Eisenhower Library collects for troops, veterans
Mary Ryan (left), children's librarian at the Eisenhower Public Library, and Library Director Ron Stoch organize coats collected at the library. | Curtis Lehmkuhl~Sun-Times Media
Updated: December 2, 2012 6:30AM
NORRIDGE — Simple items such as socks and toilet paper can make a big difference to those serving overseas.
Electronic hand-held games, comic books, bug repellent and holiday decorations also make for more comfortable surroundings in foreign lands.
To show appreciation to those serving in places such as Afghanistan and Kuwait, the Eisenhower Public Library is teaming up with Naperville-based Operation Support Our Troops to provide comfort packages to as many of the thousands of military personnel deployed overseas as possible.
The library has collected items to send overseas for three years now, Children’s Services Librarian Mary Ryan said.
“The first time we did it, we did it on our own,” she said. “It was incredibly complicated.”
Since then, the library has partnered with the Girl Scouts and Giles School. This year, the library is working with Operation Support Our Troops.
“Many times (service members) don’t have what they need,” said Sue Liston, the organization’s administrative director. “Things like socks, toilet paper.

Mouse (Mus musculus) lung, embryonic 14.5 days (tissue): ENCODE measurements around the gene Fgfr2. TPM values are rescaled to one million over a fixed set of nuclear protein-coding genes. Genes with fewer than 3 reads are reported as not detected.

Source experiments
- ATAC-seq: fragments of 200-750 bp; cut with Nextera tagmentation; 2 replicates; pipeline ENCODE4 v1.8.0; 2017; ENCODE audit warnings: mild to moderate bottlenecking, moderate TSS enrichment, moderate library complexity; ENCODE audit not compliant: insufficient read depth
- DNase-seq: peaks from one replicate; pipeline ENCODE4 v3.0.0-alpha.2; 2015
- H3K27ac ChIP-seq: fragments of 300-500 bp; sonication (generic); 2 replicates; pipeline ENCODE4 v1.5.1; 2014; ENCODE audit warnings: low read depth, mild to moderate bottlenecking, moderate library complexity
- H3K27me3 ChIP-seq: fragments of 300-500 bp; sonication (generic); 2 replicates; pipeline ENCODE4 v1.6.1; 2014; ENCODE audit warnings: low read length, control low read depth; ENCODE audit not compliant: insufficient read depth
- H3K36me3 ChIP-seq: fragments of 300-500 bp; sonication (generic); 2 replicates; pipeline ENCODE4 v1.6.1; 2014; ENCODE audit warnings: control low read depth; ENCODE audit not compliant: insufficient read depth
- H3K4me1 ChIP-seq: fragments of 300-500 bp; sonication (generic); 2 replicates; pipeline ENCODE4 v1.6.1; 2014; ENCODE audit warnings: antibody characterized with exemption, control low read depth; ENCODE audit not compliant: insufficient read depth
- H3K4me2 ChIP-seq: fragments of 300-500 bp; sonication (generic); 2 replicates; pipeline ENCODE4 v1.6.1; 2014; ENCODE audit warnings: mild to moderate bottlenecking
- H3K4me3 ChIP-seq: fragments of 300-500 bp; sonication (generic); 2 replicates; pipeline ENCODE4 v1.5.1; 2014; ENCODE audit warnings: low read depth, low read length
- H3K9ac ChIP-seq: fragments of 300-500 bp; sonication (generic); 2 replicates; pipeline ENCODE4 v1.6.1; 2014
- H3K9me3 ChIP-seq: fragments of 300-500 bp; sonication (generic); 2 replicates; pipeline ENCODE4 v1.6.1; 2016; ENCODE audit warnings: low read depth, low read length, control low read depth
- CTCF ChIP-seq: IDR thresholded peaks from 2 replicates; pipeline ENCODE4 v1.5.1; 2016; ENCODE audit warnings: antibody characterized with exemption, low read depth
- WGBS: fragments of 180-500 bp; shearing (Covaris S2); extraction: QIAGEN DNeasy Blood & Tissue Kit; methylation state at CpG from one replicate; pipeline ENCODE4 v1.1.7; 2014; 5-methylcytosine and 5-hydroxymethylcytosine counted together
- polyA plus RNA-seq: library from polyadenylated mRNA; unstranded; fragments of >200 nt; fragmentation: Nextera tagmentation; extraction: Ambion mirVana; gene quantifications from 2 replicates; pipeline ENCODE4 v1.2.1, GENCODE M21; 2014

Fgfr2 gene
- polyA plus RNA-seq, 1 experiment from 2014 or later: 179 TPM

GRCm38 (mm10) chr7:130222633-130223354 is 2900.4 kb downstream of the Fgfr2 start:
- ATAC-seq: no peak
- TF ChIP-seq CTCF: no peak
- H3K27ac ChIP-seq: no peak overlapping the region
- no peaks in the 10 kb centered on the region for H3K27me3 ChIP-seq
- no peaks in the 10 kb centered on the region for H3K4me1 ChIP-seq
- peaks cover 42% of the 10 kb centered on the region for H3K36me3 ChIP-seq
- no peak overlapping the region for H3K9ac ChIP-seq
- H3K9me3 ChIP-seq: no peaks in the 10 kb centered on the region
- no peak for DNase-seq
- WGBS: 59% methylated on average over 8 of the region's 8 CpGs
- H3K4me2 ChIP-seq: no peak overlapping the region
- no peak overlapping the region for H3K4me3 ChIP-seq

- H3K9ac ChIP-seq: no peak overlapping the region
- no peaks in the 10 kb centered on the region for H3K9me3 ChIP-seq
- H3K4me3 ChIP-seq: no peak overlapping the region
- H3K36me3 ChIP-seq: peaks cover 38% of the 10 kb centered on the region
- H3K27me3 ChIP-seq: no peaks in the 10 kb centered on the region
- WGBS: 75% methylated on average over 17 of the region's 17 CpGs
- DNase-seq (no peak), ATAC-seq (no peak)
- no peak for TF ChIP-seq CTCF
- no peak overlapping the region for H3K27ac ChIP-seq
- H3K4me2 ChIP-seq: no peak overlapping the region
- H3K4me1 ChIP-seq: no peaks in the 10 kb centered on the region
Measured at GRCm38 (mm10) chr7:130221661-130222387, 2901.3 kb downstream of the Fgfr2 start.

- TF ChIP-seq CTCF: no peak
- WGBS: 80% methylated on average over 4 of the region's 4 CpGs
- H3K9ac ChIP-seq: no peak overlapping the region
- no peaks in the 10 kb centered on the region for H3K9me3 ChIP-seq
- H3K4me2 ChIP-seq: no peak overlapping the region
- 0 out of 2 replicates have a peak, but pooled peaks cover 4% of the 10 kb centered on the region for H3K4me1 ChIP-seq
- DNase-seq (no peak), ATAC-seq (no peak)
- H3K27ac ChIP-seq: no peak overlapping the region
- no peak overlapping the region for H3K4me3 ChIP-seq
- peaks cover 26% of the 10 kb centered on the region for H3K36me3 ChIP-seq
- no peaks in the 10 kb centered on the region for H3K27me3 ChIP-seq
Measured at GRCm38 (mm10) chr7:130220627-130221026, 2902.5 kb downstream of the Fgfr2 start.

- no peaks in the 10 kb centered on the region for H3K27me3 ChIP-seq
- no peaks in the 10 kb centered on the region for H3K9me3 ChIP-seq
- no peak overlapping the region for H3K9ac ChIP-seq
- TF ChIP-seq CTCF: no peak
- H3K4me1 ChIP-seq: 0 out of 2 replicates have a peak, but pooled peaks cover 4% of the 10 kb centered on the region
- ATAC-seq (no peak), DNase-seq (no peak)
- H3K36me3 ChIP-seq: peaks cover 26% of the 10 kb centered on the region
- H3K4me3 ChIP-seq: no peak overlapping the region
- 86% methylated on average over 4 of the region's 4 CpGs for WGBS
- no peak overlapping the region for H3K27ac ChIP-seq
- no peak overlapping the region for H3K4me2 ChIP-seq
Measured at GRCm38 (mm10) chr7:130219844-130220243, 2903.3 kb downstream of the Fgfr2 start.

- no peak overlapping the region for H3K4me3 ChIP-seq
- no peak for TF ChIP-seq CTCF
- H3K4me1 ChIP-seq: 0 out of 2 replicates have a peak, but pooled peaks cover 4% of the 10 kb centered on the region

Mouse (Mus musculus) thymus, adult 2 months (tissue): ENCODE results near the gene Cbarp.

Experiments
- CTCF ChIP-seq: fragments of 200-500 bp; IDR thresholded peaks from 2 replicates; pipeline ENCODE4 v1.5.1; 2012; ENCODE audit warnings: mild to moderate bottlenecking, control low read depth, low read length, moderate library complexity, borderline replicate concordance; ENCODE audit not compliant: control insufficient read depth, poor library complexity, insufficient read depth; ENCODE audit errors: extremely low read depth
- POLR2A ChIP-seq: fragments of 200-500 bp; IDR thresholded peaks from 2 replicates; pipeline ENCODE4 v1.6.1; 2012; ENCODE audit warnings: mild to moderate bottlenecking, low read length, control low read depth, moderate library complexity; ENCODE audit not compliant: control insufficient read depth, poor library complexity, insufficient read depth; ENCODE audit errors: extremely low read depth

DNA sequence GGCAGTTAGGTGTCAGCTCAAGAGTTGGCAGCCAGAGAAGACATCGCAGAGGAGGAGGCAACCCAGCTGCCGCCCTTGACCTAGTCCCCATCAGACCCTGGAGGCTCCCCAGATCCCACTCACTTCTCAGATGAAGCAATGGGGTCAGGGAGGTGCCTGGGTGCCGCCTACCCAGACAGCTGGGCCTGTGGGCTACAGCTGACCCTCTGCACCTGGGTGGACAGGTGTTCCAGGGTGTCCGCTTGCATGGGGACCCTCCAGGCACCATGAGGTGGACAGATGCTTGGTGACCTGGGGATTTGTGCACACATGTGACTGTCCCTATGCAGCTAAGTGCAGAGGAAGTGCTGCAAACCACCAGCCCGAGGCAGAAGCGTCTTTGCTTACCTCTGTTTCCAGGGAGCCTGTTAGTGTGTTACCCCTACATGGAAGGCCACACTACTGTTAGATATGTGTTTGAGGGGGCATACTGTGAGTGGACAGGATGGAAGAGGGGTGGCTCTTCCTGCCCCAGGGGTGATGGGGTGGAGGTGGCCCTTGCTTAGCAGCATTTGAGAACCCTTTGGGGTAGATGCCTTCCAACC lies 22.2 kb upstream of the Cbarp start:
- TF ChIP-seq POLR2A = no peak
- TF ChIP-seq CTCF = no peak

“These packages make a huge difference,” she added. “It shows the community cares.”
Operation Support Our Troops serves as the middleman, taking the items collected, packaging them in 12-by-12-inch boxes and making sure they reach their destinations intact.
“There’s enough to share,” Liston said.
She also noted rules require the organization ship its comfort packages directly to individual service personnel.
As an incentive, for every item donated, the library is taking $1 off any outstanding fines a patron may have.
A sign-up application is available on the organization’s website, www.osotamerica.org. A full list of items requested is available on both the Norridge and Harwood Heights websites.
Closer to home, the library is working with Rotary International to collect winter coats for homeless veterans.
“Last year, more than 500 veterans lined up looking for coats,” said Ron Stoch, library director and Norridge-Harwood Heights Rotary president. “I’m not sure we even collected 100 (coats).”
This year, the Chicago chapter opened up its coat collection effort to other chapters.
“We want to make sure everyone who shows up gets a coat,” he said.
He noted the drive also needs women’s coats.
“They serve too,” he said.
Eisenhower Public Library’s Veterans Day program has been expanding.
“The first time we did anything, it was very basic,” Ryan said. “We had people bring in photos (of those who have served) and displayed them on the wall.”
That tribute will continue throughout the month.
The library’s story times next week will feature service personnel reading to those gathered for every story time session.
“It’s such a big hit,” Ryan said. “And it’s nice that patrons appreciate the effort we put in.”